Its best to see this image full-size: click onto it to open a larger version in a separate window.

I’m A Creature Of The South.  Born and brought up in Somerset, I lived in various places before putting down roots – for longer than I have ever stayed anywhere else in my life – in Bristol.  And whenever I go outside of Bristol – for holidays, photography, birding, whatever – I almost always go south, down into Somerset, Dorset (ahhh, Dorset …), Devon or Cornwall.  Why is this?  Well, somehow I just don’t feel at home going northwards, its not my country, I just don’t feel that I belong there – and so to the south, towards the sun and the soft accents, perhaps.

But en route to the M4 motorway, usually on family business, I pass through the southern end of the Cotswolds, a low line of limestone hills, and there I see attractive open, rolling farmland with freestone walls.  I’ve long thought about gently exploring this quiet and rural area with a camera – and thinking about it, as with many things, is as far as I’ve got.

But, last week,  2.5 inch to the mile Ordnance Survey map firmly in hand, I at long last drove up into this countryside – and promptly found myself on a little road bordered by the counties of Wiltshire on my right and South Gloucestershire on my left.  I had a good day.  The place is simple and beautiful, always good attributes to my mind.  Whether I will venture there or indeed anywhere else outside my usual haunts again is another matter altogether, but who knows?  And so, a new Category for my blog – Outlands; new places, seeing what I can find.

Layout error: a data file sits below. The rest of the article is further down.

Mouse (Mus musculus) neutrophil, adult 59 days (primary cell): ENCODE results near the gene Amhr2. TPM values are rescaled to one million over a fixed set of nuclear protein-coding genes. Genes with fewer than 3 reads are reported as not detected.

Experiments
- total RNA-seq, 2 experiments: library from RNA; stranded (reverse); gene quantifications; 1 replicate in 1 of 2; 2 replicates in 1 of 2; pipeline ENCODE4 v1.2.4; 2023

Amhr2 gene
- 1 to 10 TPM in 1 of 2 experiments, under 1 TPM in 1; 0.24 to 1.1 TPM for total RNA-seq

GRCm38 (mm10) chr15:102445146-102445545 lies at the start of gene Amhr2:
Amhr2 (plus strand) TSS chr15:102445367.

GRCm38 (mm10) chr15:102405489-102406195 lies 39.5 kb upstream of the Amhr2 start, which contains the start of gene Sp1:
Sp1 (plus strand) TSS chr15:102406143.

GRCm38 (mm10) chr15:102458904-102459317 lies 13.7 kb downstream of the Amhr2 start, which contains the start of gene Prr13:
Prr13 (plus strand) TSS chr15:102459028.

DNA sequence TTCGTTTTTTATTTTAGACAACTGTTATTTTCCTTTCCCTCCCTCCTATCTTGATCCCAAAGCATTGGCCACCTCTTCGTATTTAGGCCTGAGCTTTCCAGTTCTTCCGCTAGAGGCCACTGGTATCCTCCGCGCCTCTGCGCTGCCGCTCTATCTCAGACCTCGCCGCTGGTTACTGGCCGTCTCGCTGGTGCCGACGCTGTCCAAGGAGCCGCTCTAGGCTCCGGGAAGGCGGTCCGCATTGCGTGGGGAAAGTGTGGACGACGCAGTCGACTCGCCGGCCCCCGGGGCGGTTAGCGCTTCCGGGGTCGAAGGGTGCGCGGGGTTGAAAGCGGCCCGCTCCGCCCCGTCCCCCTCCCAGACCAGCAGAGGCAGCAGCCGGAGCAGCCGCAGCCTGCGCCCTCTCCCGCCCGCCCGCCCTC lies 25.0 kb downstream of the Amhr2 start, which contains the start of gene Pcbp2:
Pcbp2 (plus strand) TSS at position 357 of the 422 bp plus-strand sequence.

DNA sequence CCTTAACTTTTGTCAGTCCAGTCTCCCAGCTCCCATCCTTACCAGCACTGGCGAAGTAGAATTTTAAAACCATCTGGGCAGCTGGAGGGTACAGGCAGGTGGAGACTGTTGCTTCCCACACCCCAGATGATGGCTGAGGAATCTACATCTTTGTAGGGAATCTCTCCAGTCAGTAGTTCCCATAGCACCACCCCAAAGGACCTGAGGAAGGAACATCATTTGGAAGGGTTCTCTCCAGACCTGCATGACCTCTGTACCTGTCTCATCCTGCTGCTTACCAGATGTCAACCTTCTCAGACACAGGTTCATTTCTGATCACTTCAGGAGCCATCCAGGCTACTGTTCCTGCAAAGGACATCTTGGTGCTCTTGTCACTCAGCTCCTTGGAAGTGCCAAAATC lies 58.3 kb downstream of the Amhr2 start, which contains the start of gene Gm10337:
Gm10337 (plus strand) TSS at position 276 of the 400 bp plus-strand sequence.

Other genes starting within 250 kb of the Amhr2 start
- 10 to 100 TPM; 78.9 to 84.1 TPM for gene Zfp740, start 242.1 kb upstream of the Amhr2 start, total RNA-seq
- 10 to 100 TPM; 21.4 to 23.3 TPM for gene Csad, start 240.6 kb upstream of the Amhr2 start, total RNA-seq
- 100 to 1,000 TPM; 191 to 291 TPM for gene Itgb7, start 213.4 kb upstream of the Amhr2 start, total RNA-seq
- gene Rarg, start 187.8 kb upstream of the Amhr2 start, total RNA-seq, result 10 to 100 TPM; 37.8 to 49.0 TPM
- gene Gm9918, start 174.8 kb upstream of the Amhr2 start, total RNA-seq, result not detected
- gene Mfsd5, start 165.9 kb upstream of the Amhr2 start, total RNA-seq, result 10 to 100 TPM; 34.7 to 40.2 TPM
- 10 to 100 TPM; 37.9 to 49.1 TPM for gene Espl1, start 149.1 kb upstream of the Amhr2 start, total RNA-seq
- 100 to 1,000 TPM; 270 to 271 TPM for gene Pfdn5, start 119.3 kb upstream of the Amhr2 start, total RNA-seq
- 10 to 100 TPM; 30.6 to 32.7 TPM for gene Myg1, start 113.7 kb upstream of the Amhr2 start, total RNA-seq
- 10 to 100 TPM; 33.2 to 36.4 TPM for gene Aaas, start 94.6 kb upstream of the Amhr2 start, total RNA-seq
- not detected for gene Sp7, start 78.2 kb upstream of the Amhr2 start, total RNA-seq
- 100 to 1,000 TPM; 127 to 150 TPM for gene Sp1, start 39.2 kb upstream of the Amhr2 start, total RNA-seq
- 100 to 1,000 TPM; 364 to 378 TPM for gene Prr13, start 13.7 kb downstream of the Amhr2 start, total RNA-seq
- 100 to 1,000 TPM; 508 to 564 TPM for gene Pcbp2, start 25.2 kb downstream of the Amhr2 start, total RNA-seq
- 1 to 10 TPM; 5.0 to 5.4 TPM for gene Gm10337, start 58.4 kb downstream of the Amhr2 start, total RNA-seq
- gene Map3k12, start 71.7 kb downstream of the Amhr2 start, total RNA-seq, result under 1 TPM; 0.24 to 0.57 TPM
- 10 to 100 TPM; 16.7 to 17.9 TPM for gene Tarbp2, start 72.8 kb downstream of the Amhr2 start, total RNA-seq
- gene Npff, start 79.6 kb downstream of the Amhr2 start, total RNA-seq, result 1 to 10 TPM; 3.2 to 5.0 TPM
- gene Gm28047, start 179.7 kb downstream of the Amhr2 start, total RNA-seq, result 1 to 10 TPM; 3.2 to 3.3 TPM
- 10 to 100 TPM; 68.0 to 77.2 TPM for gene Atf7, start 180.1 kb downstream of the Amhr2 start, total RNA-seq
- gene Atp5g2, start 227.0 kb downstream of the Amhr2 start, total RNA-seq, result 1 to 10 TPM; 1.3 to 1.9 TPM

And the image above?  Well, I’d planned where to go.  I left Bristol after the morning rush hour but still encountered appalling amounts of traffic speeding up towards the motorway.  There was nothing else to do but stay amongst all these hurtling vehicles but, just before hitting the motorway itself, I saw the Tolldown Farm crossroads in the distance, felt eternally grateful for a right filter lane, turned right from that filter lane – and was instantly on a little, more or less single track road making off eastwards through open farmland.

This was the sort of quiet country road I like, with plenty of places –  albeit quite muddy places – to pull the car over and get out and walk around.  So, pulling on the Wellington boots that are a fixture in my car, I did just that – while trying to keep a completely open mind about what I might photograph.  Winter landscapes came to mind, but how best to portray them?  I had the Fujifilm X-T1 camera with me, along with my two lenses (wide angle and telephoto zooms) and a spare battery, and so many things were possible – but what to do?